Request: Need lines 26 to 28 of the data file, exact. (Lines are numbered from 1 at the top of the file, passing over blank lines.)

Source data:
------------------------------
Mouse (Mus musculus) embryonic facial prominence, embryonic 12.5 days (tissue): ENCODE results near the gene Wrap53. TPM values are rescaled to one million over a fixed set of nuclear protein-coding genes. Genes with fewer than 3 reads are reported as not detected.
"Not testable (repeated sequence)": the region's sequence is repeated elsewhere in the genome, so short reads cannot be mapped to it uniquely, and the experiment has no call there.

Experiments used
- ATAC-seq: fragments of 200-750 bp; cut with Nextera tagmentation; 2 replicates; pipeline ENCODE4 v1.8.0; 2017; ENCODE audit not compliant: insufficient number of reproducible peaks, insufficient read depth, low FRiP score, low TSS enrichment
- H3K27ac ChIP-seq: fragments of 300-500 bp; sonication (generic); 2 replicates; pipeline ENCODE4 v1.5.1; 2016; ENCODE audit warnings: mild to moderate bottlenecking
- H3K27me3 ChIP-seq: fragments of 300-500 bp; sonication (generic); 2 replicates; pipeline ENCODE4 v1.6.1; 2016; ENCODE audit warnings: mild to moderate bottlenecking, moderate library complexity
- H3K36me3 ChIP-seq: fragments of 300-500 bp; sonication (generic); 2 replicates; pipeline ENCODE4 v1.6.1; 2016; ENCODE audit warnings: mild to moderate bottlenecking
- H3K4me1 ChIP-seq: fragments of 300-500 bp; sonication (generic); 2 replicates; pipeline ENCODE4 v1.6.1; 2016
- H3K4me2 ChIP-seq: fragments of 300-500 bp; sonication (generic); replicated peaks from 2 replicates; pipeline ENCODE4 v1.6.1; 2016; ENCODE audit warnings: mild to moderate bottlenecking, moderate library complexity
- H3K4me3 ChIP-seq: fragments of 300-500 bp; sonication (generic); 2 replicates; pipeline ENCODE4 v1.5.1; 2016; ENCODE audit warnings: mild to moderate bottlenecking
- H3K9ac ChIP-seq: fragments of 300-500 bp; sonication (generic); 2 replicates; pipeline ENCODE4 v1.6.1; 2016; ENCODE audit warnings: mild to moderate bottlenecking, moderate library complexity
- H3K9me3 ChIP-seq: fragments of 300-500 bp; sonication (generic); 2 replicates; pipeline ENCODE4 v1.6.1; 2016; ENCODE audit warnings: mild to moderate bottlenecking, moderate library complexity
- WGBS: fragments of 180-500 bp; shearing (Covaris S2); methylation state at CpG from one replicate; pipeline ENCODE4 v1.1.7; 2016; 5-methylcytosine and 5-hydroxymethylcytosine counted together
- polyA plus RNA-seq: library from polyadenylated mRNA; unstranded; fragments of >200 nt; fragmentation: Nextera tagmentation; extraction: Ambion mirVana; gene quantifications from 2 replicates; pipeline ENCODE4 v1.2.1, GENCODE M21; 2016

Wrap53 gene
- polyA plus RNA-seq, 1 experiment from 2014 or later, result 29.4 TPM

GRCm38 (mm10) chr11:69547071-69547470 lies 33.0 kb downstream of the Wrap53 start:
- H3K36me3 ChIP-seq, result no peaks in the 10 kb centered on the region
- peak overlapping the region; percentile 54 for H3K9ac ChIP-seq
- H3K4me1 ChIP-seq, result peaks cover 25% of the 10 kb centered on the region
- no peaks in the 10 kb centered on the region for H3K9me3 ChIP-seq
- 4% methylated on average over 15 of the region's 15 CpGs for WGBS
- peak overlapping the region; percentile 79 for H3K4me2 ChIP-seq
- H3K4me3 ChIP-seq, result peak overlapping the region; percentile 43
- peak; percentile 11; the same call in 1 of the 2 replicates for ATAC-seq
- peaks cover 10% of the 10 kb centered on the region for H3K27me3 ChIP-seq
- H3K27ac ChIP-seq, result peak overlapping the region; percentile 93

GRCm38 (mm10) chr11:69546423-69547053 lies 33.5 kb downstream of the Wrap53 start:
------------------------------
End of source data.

- peaks cover 10% of the 10 kb centered on the region for H3K27me3 ChIP-seq
- H3K27ac ChIP-seq, result peak overlapping the region; percentile 93

GRCm38 (mm10) chr11:69546423-69547053 lies 33.5 kb downstream of the Wrap53 start: